A mixture of conventional composition was prepared, with the modification that the phenol red content was increased to 60 mg per liter, as part of the phenol red is decomposed during irradiation. 65 g. dry culture medium were boiled in 1000 ml of water, cooled to 60° C, poured into tubes to obtain the necessary slant and butt. After cooling and formation of the gel, the tubes were stoppered and sterilized by gamma radiation of 1.0 Mrad. The thus obtained culture medium was sterile, it was stored for a number of weeks and tested after sterilization and after storage. This culture medium was tested as to performance with the following bacteria: Salmonella typhi; Salmonella typhimurium; Salmonella enteritidis; Salmonella haifa and other serotypes belonging to Salmonella groups C, G + E, Shigella flexneri 2, Shigella flexneri 4, Shigella flexneri 5, Shigella flexneri 6, Shigella sonnei, Pseudomonas aeruginoss, Pasteurella pseudo-tuberculosis, Vibris cholerae biotype El Tor, E.Coli OSS, Proteus morgani; Proteus vulgaris, Proteus rettgeri, Providence, Citrobacter, Serratia, E.hafniae and E. cloacae. In all cases identical growth as with conventionally sterilized similar culture media were obtained.
Similar results were obtained by X-ray irradiation of similar dosage.
A conventional composition was prepared, with the modification of the increase of the agar content by 25 percent. Catalase was added to contain 10 keil units per liter. The addition and change of concentration of these was made so as to obtain the desired gel strength and to eliminate toxic effects due to gamma irradiation. A quantity of 38 g. of this composition (including added agar) was boiled in 1000 ml distilled water and after cooling to 50° C the catalase was added, plates were poured and these were packed into polyethylene sleeves which were hermetically closed.
The sealed sleeves containing the agar plates were sterilized at a dose of 1-2 Mrad. The sterilized plates were stored for 6 weeks and tested both after sterilization and storage.
The microorganisms tested were: Streptococcus faecalis; N. Meningitidis; Pasteurella pseudo-tuberculosis, Salmonella typhi; Salmonella typhimurium; Shigella boydii, Staphylococcus aureus; Shigella flexneri; Serratia; Vitro cholerae biotype El Tor; Klebsiella; Proteus; E.Coli 055; Pseudomonas seruginosa. With all strains satisfactory growth was obtained on this medium.
A conventional composition was modified by an increase of the initial thioglycollate content to 1.5 g. per liter, This modification is necessary so as to maintain the redox potential necessary for the growth of anaerobic bacteria. 29.5 g. of the composition were boiled in 1000 ml distilled water, cooled to 60° C. and poured into plastic tubes. These were stoppered and sterilized by means of gamma radiation of 1-2 Mrad. After sterilization and after storage for 6 weeks, the culture media was tested and found to be suitable for bacteriological work.
Clostridium perfringens, Strep/hemolyticus group A; Strep. faecallis, Strep/viridans and E. coli were innoculated and satisfactory growth was obtained even with small inocular.
A medium was prepared as in Example 3, but there was used the regular thiglycollate content to which there was added 1.00 g. cysteine per liter. Similar results were obtained.
37 g. of culture medium were boiled in 1000 ml. distilled water, cooled to 60° C. poured into plastic tubes and stoppered. After gamma sterilization at 2.0 Mrad. the sterile liquid culture medium was stored for 6 weeks and tested after preparation and after storage. It was found to be suitable for all conventional bacteriological work. Streptococcus viridans; Strep. hemolyticus, Strep. faecalis; Salmonella typhimurium; E.Coli; Staph. aureus were grown on the thus prepared medium and growth was entirely satisfactory.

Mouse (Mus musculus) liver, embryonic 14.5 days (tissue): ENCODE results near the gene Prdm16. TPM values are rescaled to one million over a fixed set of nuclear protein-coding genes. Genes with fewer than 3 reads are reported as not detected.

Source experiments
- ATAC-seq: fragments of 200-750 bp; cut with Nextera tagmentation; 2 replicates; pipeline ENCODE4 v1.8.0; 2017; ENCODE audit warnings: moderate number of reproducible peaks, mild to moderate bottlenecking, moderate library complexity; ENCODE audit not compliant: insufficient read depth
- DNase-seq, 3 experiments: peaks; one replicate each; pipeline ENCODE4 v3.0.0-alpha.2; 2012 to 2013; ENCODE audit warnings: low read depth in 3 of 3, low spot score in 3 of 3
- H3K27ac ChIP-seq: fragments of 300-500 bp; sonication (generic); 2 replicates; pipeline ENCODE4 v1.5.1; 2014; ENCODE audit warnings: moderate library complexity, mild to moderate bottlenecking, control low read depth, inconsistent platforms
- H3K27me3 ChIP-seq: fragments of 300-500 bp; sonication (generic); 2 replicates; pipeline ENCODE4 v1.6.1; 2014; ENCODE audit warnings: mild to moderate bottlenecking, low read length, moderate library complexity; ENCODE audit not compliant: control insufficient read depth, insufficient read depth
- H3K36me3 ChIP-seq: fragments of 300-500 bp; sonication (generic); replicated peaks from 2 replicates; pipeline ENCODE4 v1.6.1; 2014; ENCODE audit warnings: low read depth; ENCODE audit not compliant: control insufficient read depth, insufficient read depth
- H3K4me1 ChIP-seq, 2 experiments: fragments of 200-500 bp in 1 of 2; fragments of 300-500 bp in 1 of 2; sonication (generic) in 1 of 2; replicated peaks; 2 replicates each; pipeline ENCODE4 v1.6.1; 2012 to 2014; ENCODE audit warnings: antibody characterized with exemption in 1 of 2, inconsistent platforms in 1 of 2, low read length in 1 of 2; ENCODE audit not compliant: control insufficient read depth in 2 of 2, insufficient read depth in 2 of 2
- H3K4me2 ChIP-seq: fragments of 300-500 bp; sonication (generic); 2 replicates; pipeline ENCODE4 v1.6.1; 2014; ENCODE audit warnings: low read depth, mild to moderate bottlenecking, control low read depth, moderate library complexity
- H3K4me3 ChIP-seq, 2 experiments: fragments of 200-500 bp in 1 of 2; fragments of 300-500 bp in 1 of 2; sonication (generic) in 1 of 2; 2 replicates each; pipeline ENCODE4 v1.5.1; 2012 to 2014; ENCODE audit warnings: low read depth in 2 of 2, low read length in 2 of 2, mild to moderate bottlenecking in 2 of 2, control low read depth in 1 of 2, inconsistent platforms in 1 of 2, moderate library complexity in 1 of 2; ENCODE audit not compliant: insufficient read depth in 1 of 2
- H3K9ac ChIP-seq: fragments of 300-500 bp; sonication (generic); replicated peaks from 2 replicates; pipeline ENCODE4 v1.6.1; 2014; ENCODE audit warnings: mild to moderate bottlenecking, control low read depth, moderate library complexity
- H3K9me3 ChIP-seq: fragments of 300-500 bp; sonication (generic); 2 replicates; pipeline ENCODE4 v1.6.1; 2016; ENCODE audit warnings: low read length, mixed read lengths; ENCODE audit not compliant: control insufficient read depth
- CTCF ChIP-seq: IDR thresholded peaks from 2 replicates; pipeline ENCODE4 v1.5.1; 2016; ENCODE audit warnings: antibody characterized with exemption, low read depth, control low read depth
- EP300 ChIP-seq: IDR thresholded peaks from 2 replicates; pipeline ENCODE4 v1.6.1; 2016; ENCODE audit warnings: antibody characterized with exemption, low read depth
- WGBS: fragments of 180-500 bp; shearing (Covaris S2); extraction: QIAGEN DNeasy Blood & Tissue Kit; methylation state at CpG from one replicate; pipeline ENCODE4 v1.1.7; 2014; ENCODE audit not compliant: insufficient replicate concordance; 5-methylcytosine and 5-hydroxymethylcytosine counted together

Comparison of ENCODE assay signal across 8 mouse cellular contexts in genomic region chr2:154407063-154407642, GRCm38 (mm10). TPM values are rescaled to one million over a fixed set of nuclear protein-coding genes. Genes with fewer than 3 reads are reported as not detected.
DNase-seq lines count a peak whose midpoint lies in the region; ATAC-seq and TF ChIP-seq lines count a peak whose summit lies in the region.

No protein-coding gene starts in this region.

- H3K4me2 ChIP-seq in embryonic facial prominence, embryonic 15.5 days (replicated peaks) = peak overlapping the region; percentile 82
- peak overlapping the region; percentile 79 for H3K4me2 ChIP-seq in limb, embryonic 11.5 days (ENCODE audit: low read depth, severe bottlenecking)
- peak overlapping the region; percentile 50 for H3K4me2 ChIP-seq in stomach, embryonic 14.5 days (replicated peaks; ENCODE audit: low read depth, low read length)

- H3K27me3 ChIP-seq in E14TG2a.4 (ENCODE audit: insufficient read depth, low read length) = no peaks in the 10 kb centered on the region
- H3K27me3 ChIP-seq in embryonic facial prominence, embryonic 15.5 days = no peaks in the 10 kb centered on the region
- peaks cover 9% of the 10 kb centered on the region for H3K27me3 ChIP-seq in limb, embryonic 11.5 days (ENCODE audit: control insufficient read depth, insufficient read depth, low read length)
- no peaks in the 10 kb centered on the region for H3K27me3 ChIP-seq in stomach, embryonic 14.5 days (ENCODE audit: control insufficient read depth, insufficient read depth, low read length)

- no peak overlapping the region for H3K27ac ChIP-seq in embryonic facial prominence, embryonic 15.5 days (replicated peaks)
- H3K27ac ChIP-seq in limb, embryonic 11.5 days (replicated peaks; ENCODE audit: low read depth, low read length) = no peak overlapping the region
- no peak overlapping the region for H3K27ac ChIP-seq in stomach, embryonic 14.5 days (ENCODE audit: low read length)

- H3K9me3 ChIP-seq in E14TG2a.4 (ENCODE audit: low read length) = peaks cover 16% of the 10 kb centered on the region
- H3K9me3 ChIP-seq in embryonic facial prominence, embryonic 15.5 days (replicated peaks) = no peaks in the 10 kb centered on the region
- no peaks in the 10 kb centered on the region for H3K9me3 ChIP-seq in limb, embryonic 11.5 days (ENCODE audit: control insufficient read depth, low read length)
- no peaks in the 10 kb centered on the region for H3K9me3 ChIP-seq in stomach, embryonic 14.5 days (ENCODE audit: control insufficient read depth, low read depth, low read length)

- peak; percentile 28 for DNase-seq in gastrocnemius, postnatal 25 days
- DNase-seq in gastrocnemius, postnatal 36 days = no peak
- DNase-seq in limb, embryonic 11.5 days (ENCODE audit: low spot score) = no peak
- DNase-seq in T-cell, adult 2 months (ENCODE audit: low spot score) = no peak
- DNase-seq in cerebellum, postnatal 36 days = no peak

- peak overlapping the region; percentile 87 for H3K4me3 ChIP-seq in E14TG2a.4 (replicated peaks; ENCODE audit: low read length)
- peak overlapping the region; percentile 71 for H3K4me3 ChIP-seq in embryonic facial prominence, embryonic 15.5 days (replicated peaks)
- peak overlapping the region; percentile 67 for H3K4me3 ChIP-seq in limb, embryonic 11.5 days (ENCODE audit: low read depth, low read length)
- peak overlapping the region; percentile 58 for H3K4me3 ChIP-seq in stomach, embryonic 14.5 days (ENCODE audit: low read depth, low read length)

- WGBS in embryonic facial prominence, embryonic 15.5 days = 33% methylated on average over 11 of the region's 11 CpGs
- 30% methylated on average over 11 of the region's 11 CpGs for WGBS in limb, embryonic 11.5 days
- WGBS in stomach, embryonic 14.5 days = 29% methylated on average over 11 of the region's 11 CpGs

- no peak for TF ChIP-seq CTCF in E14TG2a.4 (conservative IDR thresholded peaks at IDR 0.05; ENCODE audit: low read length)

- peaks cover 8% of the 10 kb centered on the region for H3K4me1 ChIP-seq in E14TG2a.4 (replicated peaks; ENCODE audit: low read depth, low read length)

41 g. of tryptose agar were boiled in 1000 ml distilled water, cooled to 60° C. plates were poured and sealed in polyethylene sleeves. After gamma irradiation at a does of 1.0 to 2.0 Mrad. the sterile culture medium was stored for 6 weeks and tested. It was found to be suitable for all conventional purposes.
The following bacteria were grown on this agar and growth was found to be satisfactory: N.meningitidis; Brucella melitensis; E. coli, Shigella boydii; Staphylococcus aureus; Streptococcus faecalis.
The conventional formulation was increased to 70 mg neutral red per liter and thioglycollate or cysteine was added at a quantity of 0.01 M per liter. 50 g. of the medium were dissolved in 1000 ml distilled water, poured into petri dishes, packed in polyethylene sleeves and sterilized with gamma rays at 0.5-2.0 Mrad. After sterilization and after storage of 4 weeks the medium was tested and found to be suitable for the cultivation of gram negative bacilli.
Klebsiella, Herrelea; Serratia, Proteus, Levinea, Pseudomonas aeruginosa; E.coli, Shigella boydii and Salmonella typhimurium were grown and growth was up to standard.
The conventional formula was modified by an increase of the brom-thymol blue content to 40 mg per liter and by adding 0.01 M thioglycollate or crystamine per liter. 36.2 g. were dissolved in 1000 ml boiling water, cooled to 50° C. and poured into plastic petri dishes and sealed in polyethylene sleeves. After sterilization with gamma rays at 1-2 Mrad. The medium was stored for 6 weeks and tested after sterilization and after storage. It was found to be suitable for all types of bacteriological work.
The following bacteria were innoculated and found to yield good growth on this medium: Proteus; Levinea; Pseudomonas aeruginosa; E.coli; Salmonella typhimurium; Klebsiella, Herrellea, Serratia, Shigella boydii, Staph. aureus, Strep, faecalis and Candida.
A dip slide kit was prepared, according to Guttmann et al., Brit.Med. J.iii, 343-345 (1967), and the two sides of the plastic slide were coated with C.L.E.D. and with MacConkey agar, respectively. The slide was inserted into a tight, hermetically closed plastic container and this was sterilized by gamma irradiation of 2 Mrad. The culture media was tested immediately after sterilization and a number of each containers were stored for 8 weeks. Satisfactory growth was obtained on both media.
Most of the Examples were repeated and instead of gamma rays there were used X-rays or irradiation by electrons, of similar dosage. Similar results were obtained.
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|U.S. Classification||435/253.6, 435/875, 435/849, 435/880, 435/873, 435/822, 435/879|
|International Classification||C12Q1/04, A61L2/08|
|Cooperative Classification||C12Q1/04, A61L2/08, C12M33/07, C12M29/26, Y10S435/875, Y10S435/88, Y10S435/822, Y10S435/849, Y10S435/879, Y10S435/873|
|European Classification||A61L2/08, C12Q1/04|